Reward offered for information on AU bomb threat
SUN-TIMES MEDIA March 20, 2013 9:50AM
Updated: March 20, 2013 6:54PM
After shuttering and searching the campus for several hours following a series of bomb threats Wednesday morning, Aurora University administrators deemed the campus safe.
Then, they announced they wanted to find the perpetrators.
Aurora University President Rebecca Sherrick announced Wednesday afternoon that the school is offering a $25,000 reward for information leading to the identification and arrest of the person or people responsible for Wednesday morning’s bomb threats.
“We regard a bomb threat as a very serious criminal matter and intend to seek full redress for the costs and inconvenience incurred,” Sherrick wrote to the campus community Wednesday afternoon. “To email or phone a threat of this kind is an act of domestic terrorism that all of us as Americans must work together to stop.”
Early Wednesday morning, administrators received multiple bomb threats by email. In response, administrators canceled classes and evacuated the campus.
“At approximately 7:30 this morning, campus safety here in Aurora got the first in a series of four email messages relating to a bomb threat on campus. None of them specifically targeted a building. They were more generic,” Sherrick said in an email to alumni, students and city and university officials. “As it turns out, this is happening nationwide today, we know now that a long list of high schools and middle schools are reporting receipt of the same messages. Sadly, this is the kind of Internet ‘prank’ that troubles our society of all levels.
“However, nothing is more important to us at AU than the well-being of our students and employees. Therefore, I decided immediately to treat the threat as real and act accordingly,” she said.
Due to the threat, residential students were evacuated from the campus and both day and evening classes were canceled for Wednesday.
Aurora police spokesman Dan Ferrelli announced around 1 p.m. that the campus had been searched and no device had been found.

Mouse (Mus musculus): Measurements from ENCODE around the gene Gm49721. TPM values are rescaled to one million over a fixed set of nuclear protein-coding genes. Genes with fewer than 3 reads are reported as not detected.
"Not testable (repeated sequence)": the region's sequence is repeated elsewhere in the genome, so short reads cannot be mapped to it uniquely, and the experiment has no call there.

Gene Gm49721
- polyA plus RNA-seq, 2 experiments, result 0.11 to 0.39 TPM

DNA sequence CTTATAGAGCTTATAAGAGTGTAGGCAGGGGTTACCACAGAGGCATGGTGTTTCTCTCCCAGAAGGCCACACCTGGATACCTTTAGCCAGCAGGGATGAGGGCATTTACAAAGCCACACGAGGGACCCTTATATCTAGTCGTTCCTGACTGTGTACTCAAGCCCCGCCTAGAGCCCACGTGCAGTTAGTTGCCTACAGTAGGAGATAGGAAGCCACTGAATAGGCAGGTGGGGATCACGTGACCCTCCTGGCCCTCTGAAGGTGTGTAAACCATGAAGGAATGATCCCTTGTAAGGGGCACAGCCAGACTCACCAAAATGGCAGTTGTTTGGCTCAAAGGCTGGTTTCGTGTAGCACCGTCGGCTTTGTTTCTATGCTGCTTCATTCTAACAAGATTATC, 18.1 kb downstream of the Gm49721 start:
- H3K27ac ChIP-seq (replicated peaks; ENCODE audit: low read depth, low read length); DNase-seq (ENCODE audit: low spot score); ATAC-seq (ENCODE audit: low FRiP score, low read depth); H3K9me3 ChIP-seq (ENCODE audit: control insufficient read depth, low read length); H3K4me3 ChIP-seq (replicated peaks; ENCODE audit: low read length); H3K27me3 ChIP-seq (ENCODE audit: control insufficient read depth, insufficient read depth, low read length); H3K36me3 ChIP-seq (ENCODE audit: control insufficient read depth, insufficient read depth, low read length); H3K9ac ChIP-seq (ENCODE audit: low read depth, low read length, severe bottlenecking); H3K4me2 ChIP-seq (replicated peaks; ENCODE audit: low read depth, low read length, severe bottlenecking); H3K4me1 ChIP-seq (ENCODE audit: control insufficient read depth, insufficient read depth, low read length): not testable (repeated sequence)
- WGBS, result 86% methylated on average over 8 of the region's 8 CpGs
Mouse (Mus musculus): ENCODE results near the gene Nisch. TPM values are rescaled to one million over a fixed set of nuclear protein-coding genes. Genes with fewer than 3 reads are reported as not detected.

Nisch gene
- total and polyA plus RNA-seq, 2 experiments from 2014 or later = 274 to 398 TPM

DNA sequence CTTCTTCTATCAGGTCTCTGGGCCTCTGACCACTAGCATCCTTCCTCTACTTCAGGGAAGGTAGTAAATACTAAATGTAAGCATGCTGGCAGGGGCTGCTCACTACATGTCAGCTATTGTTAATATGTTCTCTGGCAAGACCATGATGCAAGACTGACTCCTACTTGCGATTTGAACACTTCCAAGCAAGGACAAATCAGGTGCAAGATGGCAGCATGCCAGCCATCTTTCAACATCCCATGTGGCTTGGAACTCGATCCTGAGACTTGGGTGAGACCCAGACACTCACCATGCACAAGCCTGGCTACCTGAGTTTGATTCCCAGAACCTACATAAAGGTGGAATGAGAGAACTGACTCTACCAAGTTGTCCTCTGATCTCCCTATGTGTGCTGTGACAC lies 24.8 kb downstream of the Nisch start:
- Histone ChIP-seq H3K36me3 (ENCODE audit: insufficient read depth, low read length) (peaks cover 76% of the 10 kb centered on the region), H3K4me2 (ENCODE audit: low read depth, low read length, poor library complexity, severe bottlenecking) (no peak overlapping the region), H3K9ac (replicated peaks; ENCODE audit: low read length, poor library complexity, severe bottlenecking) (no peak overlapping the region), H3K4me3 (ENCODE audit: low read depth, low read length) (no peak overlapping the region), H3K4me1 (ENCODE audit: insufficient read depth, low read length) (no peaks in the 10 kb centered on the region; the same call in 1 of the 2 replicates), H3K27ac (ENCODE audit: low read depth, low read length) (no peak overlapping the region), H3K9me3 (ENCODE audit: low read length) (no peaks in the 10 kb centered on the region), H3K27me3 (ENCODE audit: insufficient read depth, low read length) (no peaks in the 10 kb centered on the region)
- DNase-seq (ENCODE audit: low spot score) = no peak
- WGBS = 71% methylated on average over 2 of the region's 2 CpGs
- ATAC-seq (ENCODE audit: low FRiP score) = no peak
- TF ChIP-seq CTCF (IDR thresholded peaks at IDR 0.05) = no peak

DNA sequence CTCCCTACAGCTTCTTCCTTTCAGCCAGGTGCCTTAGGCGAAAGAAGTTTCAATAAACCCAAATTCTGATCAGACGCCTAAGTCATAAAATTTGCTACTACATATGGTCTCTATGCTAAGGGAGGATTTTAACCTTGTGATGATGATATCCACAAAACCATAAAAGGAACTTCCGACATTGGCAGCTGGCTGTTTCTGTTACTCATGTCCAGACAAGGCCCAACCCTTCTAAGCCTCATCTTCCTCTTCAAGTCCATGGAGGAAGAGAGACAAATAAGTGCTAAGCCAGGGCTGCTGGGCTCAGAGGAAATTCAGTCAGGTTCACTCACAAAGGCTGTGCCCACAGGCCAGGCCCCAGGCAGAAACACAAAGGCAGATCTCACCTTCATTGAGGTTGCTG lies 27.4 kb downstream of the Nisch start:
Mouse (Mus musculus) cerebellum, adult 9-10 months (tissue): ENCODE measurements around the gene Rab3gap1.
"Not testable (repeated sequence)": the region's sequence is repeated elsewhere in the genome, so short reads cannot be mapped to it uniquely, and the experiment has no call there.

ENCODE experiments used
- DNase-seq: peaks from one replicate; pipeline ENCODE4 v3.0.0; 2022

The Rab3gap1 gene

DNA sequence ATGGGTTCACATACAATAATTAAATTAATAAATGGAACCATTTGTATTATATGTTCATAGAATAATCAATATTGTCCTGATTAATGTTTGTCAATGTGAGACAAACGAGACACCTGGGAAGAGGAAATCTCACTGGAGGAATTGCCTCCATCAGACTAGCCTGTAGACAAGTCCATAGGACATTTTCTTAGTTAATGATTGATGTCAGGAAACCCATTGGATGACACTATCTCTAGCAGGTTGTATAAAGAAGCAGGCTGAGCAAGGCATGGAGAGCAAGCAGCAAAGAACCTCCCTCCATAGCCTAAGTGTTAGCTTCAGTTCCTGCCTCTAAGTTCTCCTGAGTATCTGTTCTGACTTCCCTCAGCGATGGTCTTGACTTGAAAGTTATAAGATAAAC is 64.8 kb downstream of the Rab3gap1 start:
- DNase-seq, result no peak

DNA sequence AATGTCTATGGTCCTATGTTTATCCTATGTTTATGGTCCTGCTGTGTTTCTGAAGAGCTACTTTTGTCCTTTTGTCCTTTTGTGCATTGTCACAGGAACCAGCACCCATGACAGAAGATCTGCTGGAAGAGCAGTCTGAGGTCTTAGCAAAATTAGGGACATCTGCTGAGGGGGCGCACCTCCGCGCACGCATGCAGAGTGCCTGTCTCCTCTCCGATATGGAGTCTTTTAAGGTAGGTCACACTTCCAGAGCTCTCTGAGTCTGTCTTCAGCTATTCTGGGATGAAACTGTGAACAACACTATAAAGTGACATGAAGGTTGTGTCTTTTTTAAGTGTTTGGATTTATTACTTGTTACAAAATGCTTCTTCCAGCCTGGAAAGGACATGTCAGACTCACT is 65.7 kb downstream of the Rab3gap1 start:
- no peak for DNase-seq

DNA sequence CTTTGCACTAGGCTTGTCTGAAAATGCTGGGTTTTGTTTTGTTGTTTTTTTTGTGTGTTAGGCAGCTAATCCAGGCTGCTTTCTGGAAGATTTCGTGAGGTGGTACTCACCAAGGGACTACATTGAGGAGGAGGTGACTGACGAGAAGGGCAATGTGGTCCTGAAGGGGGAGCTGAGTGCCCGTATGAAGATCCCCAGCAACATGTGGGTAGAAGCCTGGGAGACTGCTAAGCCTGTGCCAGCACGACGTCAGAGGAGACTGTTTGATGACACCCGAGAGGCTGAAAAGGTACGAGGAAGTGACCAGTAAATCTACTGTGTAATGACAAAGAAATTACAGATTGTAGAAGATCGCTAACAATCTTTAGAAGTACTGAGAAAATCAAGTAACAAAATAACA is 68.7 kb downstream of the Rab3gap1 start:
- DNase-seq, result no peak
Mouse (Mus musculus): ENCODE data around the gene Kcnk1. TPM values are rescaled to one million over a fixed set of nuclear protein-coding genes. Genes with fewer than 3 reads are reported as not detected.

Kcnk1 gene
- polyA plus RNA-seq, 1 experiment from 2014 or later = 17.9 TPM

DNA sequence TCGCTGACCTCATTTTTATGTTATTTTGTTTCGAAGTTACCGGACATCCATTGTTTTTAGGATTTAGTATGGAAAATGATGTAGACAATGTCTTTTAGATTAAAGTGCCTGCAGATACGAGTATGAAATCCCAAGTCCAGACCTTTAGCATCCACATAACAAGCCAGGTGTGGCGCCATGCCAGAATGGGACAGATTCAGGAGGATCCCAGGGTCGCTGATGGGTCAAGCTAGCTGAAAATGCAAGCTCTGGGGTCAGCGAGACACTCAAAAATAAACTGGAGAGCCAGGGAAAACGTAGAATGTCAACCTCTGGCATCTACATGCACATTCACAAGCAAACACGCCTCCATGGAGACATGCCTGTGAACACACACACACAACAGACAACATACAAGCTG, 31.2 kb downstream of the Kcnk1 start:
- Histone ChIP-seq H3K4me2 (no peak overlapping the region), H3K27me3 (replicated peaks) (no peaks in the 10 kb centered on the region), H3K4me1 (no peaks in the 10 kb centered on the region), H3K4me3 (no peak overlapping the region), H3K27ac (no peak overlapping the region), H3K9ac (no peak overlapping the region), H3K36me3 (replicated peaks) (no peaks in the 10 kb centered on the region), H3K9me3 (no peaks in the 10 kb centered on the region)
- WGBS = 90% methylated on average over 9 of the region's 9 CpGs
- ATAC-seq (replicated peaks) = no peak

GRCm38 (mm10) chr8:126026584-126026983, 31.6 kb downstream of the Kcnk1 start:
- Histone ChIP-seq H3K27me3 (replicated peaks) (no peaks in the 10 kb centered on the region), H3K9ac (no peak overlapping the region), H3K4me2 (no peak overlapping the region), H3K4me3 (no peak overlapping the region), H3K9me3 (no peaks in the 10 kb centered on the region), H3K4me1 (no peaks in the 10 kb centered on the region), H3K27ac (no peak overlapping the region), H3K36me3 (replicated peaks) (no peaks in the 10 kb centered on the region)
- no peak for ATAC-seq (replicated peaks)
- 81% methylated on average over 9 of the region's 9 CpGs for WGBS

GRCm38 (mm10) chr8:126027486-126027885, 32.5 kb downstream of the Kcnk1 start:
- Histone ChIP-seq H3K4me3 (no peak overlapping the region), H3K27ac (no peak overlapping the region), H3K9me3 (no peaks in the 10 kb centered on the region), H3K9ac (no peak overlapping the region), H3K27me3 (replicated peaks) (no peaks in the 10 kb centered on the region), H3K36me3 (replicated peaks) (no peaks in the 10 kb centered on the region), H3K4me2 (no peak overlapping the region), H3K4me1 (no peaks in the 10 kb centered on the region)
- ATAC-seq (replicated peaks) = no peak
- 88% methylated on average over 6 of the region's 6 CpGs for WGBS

Residential were then allowed to come back on campus, and a lecture by Pulitzer Prize finalist and author Luis Alberto Urrea was scheduled to happen at 7:30 p.m. Wednesday at Crimi Auditorium on campus.
“We moved swiftly and communicated in a transparent and fast manner,” Aurora University Spokesman Steve McFarland said about the incident.
According to McFarland, the university needs to take all threats seriously.
“Unfortunately, this is the world that we live in,” McFarland said. “We take every threat as a serious one and act accordingly.”
The Aurora campus has an enrollment of approximately 4,300 students, but because of the relatively early hour that the threat was emailed in, the buildings were not full at the time of the evacuation.
Sixty-eight AU students and four professors were relocated to West Aurora’s Freeman Elementary School while the university’s campus was searched, where they were fed lunch and two kindergarten classrooms were cleared to make room for the students.
“They were playing with Legos and they were drawing,” said West Aurora spokesman Mike Chapin. “They were making the most of their time.”
The eight classes of fourth- and fifth-grade Freeman students who normally have class at AU as part of a partnership between the two schools were also relocated to Freeman.
“We weren’t shaken, it was more of a matter what happened,” an AU university employee who didn’t want to be identified said about the evacuation. “We were told to leave the building and basically go home because the classes were canceled and offices were shutting down.”